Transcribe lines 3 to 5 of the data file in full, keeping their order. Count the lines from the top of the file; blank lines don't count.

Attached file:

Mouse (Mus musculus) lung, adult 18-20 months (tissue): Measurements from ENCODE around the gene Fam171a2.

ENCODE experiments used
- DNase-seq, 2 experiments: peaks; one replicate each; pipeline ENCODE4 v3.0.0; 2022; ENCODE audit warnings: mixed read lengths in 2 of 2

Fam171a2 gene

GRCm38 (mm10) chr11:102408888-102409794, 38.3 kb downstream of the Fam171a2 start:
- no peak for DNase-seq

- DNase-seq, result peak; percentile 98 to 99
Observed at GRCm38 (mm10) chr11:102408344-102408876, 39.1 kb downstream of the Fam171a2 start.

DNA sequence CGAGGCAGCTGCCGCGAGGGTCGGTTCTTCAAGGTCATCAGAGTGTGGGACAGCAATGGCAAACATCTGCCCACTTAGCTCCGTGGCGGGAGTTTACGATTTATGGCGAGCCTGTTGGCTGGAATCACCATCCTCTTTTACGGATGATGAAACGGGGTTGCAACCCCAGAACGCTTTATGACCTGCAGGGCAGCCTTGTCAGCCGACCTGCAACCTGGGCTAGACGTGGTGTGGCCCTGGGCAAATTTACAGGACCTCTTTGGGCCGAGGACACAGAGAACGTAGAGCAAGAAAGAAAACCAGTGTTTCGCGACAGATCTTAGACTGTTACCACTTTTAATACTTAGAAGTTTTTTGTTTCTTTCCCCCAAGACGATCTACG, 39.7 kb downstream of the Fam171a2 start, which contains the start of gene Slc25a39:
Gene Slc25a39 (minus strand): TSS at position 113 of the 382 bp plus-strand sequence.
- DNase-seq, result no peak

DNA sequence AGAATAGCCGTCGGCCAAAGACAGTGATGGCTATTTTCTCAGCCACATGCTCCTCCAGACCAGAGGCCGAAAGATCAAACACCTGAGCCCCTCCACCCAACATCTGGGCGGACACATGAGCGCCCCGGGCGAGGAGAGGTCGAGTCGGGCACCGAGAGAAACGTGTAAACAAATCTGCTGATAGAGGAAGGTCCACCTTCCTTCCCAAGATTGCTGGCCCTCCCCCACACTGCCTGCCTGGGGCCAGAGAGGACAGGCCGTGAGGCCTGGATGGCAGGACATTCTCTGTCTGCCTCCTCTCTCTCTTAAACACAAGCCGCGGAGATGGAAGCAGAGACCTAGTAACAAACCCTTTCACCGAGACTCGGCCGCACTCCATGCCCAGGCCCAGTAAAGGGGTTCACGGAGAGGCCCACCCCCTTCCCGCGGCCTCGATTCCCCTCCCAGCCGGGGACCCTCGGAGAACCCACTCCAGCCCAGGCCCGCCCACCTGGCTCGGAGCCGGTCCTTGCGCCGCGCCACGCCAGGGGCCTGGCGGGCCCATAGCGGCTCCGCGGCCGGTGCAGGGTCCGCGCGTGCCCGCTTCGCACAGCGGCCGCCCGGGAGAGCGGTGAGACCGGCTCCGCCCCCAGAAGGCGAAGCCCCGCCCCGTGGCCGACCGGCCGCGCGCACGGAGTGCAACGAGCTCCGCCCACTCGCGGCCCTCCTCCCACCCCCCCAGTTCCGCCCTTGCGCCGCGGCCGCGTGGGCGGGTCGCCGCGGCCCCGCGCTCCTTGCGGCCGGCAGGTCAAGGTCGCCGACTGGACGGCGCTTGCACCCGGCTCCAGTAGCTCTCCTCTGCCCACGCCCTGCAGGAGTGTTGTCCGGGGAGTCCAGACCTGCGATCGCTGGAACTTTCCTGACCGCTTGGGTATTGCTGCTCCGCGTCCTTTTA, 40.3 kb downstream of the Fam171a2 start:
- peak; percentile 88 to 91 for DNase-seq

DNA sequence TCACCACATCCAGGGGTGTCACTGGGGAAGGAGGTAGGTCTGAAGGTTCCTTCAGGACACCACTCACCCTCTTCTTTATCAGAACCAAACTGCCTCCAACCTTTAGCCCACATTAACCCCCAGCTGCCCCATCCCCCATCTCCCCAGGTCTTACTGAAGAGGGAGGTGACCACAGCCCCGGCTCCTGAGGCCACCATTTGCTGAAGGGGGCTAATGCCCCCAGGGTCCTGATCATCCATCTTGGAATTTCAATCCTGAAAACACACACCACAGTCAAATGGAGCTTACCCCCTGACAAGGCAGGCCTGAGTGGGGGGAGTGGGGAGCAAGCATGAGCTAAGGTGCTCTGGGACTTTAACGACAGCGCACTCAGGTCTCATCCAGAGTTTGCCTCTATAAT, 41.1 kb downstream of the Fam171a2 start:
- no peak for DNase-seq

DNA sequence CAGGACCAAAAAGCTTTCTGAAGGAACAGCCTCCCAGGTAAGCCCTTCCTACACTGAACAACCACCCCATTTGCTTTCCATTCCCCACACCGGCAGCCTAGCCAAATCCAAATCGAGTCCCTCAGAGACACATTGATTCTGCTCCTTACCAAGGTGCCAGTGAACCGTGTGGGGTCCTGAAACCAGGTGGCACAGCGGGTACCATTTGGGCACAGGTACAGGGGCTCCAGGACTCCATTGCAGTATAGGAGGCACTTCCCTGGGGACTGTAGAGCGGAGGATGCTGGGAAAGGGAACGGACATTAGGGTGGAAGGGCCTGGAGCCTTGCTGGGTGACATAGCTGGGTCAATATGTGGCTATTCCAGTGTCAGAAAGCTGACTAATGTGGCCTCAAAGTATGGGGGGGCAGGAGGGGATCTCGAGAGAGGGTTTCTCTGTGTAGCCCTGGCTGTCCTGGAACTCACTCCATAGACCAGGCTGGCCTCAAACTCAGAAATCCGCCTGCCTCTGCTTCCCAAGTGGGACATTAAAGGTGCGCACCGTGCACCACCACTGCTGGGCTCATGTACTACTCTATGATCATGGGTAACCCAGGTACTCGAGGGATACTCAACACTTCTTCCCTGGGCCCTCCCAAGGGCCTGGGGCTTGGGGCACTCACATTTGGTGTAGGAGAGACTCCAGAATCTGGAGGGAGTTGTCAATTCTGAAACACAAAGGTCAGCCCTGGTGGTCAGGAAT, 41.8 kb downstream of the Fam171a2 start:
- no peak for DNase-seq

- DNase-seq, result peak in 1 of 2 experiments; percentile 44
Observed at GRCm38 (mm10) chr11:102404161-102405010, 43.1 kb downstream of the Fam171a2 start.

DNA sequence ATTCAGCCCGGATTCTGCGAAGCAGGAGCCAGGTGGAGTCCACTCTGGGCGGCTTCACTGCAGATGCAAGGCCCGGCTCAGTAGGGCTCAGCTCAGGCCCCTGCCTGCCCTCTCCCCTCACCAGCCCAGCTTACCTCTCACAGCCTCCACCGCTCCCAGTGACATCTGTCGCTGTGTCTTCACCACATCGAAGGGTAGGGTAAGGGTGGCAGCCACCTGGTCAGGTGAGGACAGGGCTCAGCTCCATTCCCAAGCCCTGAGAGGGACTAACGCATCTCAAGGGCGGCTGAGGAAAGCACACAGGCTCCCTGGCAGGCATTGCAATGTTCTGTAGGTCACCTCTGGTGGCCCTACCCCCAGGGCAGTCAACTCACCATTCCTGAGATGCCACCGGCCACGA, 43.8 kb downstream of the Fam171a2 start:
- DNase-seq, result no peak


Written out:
- DNase-seq, 2 experiments: peaks; one replicate each; pipeline ENCODE4 v3.0.0; 2022; ENCODE audit warnings: mixed read lengths in 2 of 2

Fam171a2 gene

GRCm38 (mm10) chr11:102408888-102409794, 38.3 kb downstream of the Fam171a2 start: